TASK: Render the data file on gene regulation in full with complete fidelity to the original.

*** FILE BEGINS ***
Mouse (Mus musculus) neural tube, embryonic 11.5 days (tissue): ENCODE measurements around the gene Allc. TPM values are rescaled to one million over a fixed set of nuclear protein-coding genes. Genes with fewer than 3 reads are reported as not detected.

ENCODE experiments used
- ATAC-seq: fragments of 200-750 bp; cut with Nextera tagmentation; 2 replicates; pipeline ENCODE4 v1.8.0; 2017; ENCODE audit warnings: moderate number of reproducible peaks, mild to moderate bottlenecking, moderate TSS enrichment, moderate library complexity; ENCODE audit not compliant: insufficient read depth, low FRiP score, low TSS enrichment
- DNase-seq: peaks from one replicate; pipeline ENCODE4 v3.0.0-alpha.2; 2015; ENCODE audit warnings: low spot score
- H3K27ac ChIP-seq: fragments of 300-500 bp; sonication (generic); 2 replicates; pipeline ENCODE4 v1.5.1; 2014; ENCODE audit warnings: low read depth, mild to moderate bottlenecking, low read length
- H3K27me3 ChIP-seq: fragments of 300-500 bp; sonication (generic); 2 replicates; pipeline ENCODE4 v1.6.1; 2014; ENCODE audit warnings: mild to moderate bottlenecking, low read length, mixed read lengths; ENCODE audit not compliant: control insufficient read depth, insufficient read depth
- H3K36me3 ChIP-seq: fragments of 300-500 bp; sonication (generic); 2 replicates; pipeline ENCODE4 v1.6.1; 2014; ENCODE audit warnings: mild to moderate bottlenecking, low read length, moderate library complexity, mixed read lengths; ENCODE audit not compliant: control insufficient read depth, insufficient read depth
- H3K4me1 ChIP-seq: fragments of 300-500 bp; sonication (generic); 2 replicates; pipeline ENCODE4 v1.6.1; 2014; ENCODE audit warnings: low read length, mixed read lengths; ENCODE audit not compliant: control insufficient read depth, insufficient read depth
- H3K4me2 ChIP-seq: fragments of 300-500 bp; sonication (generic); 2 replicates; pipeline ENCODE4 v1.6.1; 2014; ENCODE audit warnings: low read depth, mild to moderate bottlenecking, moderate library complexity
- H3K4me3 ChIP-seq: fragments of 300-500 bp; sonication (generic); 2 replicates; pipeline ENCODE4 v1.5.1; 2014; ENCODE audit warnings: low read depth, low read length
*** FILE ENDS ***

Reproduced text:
Mouse (Mus musculus) neural tube, embryonic 11.5 days (tissue): ENCODE measurements around the gene Allc. TPM values are rescaled to one million over a fixed set of nuclear protein-coding genes. Genes with fewer than 3 reads are reported as not detected.

ENCODE experiments used
- ATAC-seq: fragments of 200-750 bp; cut with Nextera tagmentation; 2 replicates; pipeline ENCODE4 v1.8.0; 2017; ENCODE audit warnings: moderate number of reproducible peaks, mild to moderate bottlenecking, moderate TSS enrichment, moderate library complexity; ENCODE audit not compliant: insufficient read depth, low FRiP score, low TSS enrichment
- DNase-seq: peaks from one replicate; pipeline ENCODE4 v3.0.0-alpha.2; 2015; ENCODE audit warnings: low spot score
- H3K27ac ChIP-seq: fragments of 300-500 bp; sonication (generic); 2 replicates; pipeline ENCODE4 v1.5.1; 2014; ENCODE audit warnings: low read depth, mild to moderate bottlenecking, low read length
- H3K27me3 ChIP-seq: fragments of 300-500 bp; sonication (generic); 2 replicates; pipeline ENCODE4 v1.6.1; 2014; ENCODE audit warnings: mild to moderate bottlenecking, low read length, mixed read lengths; ENCODE audit not compliant: control insufficient read depth, insufficient read depth
- H3K36me3 ChIP-seq: fragments of 300-500 bp; sonication (generic); 2 replicates; pipeline ENCODE4 v1.6.1; 2014; ENCODE audit warnings: mild to moderate bottlenecking, low read length, moderate library complexity, mixed read lengths; ENCODE audit not compliant: control insufficient read depth, insufficient read depth
- H3K4me1 ChIP-seq: fragments of 300-500 bp; sonication (generic); 2 replicates; pipeline ENCODE4 v1.6.1; 2014; ENCODE audit warnings: low read length, mixed read lengths; ENCODE audit not compliant: control insufficient read depth, insufficient read depth
- H3K4me2 ChIP-seq: fragments of 300-500 bp; sonication (generic); 2 replicates; pipeline ENCODE4 v1.6.1; 2014; ENCODE audit warnings: low read depth, mild to moderate bottlenecking, moderate library complexity
- H3K4me3 ChIP-seq: fragments of 300-500 bp; sonication (generic); 2 replicates; pipeline ENCODE4 v1.5.1; 2014; ENCODE audit warnings: low read depth, low read length